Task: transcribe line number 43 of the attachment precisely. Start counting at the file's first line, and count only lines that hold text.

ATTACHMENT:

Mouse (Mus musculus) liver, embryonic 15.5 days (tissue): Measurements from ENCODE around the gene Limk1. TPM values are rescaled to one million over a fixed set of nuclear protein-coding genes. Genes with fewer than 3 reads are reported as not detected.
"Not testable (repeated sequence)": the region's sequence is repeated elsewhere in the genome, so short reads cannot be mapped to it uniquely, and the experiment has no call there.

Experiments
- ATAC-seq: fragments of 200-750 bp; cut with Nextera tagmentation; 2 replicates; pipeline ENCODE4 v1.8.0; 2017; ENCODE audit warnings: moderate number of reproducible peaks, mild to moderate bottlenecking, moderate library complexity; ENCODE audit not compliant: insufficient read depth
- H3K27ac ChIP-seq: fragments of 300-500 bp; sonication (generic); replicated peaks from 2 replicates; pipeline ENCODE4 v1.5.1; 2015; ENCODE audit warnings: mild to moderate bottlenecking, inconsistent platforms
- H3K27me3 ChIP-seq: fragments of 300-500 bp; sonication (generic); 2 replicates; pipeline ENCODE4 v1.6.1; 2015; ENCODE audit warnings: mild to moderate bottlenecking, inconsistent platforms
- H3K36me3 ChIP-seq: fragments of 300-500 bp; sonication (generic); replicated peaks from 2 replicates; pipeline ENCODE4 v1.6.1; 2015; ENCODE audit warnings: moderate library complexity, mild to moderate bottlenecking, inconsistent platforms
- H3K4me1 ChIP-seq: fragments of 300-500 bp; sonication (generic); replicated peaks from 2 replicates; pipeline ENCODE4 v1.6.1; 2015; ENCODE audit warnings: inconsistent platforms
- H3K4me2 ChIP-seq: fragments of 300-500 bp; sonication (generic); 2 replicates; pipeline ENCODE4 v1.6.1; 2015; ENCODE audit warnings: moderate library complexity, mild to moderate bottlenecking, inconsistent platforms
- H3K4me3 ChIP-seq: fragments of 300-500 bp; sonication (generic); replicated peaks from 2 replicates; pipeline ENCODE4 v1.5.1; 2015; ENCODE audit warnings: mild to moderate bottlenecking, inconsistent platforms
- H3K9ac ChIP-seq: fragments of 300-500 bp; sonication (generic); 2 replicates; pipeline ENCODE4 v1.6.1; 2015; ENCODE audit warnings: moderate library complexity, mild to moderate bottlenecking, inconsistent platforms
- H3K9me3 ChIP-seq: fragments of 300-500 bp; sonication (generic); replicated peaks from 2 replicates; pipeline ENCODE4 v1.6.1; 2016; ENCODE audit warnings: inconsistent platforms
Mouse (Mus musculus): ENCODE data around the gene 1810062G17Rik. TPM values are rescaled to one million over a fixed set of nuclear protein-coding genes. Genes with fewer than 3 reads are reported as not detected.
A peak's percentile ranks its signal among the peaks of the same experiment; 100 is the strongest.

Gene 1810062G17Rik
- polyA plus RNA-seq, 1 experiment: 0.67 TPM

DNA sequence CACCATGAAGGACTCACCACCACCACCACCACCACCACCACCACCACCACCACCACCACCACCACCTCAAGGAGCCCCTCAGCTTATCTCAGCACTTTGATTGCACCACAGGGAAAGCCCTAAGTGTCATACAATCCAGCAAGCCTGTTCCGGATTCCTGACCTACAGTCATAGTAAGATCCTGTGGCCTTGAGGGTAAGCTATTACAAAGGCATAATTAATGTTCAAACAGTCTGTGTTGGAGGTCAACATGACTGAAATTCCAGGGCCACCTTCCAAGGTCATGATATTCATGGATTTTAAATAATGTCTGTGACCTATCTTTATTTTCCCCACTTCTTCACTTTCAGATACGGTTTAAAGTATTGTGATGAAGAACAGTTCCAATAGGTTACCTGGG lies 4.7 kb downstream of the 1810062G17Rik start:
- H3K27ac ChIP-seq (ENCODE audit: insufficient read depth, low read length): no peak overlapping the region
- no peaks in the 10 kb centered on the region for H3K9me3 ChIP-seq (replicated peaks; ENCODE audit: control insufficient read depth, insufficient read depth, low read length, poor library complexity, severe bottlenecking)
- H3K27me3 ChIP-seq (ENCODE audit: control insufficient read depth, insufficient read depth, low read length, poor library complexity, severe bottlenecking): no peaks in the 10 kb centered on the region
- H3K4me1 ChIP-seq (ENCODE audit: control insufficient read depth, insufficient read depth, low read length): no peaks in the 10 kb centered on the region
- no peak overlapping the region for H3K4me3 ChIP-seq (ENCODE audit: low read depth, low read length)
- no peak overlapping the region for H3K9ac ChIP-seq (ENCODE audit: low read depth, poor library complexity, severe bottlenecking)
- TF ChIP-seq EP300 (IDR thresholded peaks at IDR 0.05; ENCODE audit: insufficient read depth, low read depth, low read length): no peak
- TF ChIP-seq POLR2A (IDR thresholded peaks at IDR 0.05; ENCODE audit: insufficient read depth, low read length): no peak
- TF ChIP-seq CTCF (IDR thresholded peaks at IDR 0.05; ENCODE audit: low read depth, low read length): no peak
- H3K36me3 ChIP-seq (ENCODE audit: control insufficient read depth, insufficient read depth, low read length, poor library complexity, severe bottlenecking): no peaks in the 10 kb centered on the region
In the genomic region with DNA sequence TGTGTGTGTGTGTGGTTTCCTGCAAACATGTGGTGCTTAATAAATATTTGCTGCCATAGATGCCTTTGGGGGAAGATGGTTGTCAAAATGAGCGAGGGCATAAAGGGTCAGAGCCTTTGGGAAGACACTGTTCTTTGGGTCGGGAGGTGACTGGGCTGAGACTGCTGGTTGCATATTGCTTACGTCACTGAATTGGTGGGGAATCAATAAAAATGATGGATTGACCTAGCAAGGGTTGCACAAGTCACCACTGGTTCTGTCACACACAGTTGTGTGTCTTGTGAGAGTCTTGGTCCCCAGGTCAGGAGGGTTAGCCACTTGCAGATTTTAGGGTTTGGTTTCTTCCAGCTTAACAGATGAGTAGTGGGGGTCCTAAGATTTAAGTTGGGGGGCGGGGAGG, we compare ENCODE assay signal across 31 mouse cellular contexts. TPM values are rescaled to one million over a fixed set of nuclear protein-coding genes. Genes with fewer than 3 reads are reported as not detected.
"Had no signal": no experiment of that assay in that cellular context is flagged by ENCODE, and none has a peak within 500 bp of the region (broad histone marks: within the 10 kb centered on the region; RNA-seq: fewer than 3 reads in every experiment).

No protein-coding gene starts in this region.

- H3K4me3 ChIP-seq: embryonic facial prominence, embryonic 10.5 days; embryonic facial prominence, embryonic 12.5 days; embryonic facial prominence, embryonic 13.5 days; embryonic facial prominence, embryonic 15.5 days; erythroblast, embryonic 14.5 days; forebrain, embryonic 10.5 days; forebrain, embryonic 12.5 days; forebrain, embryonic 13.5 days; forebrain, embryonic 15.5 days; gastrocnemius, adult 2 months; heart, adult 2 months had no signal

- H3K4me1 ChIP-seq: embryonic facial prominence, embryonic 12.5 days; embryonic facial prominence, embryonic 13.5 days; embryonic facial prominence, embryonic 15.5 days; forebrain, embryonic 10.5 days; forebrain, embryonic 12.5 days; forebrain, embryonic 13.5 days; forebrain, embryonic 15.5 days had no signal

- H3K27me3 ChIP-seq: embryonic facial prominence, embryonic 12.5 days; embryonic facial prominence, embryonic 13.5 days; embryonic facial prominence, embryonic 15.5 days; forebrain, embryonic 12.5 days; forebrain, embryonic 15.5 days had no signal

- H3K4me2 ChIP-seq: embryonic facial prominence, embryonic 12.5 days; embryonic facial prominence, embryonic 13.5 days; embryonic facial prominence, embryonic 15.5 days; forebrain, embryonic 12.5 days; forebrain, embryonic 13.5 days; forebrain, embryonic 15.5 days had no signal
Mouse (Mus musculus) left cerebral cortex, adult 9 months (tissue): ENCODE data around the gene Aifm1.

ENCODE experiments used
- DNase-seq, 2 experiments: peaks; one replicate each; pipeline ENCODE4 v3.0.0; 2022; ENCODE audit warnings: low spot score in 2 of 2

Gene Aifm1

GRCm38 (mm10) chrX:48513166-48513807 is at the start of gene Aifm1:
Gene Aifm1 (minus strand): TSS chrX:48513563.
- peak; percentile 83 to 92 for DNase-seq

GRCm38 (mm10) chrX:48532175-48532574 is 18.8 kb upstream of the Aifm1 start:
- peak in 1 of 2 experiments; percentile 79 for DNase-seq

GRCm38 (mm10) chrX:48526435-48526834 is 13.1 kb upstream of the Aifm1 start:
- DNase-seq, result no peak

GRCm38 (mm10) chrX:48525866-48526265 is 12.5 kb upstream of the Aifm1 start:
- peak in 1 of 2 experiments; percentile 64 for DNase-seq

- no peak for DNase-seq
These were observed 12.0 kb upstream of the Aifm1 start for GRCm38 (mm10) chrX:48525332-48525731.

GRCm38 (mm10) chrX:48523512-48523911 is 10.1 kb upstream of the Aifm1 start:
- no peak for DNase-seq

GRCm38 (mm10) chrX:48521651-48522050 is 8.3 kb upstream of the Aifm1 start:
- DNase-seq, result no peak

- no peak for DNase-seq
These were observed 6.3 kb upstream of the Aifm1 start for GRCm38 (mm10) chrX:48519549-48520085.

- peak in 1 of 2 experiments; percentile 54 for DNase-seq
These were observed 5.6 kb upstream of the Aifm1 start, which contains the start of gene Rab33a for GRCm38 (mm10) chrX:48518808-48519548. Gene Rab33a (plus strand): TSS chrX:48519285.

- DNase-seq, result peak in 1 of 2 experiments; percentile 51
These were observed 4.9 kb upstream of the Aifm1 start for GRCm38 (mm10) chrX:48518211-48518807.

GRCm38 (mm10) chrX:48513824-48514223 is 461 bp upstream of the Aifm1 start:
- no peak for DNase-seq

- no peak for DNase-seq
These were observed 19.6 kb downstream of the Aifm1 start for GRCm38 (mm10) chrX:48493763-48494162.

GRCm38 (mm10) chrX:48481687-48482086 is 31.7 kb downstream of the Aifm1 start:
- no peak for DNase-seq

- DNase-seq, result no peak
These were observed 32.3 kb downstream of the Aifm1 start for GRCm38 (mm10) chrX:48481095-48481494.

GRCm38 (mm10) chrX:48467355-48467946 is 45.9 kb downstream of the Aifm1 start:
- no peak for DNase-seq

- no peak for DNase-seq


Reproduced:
- peak in 1 of 2 experiments; percentile 79 for DNase-seq